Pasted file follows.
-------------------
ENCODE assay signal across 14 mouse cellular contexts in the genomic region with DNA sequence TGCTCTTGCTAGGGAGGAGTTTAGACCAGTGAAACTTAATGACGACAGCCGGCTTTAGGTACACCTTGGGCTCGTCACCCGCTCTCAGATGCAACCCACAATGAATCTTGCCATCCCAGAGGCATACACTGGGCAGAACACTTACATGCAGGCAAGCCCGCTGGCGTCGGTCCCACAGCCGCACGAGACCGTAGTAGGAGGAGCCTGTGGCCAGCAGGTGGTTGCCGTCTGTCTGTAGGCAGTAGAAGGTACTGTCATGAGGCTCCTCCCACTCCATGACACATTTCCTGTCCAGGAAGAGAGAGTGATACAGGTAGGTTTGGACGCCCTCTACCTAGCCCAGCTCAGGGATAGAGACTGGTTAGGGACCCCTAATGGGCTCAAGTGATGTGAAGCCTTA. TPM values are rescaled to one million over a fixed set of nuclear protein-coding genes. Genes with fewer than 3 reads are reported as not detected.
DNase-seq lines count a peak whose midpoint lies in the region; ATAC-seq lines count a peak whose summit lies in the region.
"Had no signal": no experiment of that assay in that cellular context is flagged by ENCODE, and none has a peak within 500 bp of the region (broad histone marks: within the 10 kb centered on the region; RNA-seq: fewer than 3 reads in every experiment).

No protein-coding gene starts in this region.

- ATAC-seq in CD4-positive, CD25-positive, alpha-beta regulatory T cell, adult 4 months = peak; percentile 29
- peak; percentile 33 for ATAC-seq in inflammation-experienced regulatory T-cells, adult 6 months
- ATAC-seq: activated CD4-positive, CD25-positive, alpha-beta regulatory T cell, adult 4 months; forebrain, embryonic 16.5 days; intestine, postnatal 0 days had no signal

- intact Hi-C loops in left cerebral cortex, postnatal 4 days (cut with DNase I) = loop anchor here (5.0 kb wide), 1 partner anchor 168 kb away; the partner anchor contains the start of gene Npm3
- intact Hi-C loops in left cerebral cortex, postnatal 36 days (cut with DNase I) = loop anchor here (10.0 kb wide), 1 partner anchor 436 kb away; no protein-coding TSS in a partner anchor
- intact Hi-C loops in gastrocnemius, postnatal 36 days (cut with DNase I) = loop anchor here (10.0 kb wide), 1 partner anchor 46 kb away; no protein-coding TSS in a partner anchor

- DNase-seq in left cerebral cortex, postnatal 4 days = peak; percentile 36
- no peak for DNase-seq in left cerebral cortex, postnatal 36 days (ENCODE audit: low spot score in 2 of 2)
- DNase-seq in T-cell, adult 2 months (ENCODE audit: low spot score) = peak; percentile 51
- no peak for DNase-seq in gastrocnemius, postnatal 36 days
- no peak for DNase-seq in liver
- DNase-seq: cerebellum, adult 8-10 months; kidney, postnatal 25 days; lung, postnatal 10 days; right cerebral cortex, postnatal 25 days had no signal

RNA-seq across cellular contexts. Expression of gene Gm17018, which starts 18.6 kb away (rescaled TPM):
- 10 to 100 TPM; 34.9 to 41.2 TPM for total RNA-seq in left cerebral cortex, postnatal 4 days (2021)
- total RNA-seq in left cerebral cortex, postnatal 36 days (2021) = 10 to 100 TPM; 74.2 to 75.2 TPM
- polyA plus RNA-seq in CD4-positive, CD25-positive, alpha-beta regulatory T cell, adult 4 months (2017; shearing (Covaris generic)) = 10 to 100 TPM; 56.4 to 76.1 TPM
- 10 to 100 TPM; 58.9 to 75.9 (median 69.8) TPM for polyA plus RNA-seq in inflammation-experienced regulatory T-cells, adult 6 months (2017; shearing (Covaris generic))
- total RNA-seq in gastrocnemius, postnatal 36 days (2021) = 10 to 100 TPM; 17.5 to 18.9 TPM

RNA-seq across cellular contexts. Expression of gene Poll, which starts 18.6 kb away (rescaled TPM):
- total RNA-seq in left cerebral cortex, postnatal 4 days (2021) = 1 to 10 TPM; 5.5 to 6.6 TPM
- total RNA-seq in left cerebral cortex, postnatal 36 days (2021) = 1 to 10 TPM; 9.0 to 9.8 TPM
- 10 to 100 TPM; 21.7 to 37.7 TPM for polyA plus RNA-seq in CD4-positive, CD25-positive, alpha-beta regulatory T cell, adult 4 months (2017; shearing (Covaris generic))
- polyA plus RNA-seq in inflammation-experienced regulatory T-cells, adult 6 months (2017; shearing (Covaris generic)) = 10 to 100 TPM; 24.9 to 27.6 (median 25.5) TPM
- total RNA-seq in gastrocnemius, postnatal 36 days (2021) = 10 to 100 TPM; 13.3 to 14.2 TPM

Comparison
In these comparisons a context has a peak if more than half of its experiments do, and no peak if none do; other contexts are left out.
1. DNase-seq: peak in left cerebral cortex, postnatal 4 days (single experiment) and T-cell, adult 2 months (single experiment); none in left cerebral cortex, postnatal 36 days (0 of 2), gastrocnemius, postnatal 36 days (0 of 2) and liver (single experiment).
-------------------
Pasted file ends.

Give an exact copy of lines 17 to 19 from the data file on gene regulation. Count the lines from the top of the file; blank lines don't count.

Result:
RNA-seq across cellular contexts. Expression of gene Gm17018, which starts 18.6 kb away (rescaled TPM):
- 10 to 100 TPM; 34.9 to 41.2 TPM for total RNA-seq in left cerebral cortex, postnatal 4 days (2021)
- total RNA-seq in left cerebral cortex, postnatal 36 days (2021) = 10 to 100 TPM; 74.2 to 75.2 TPM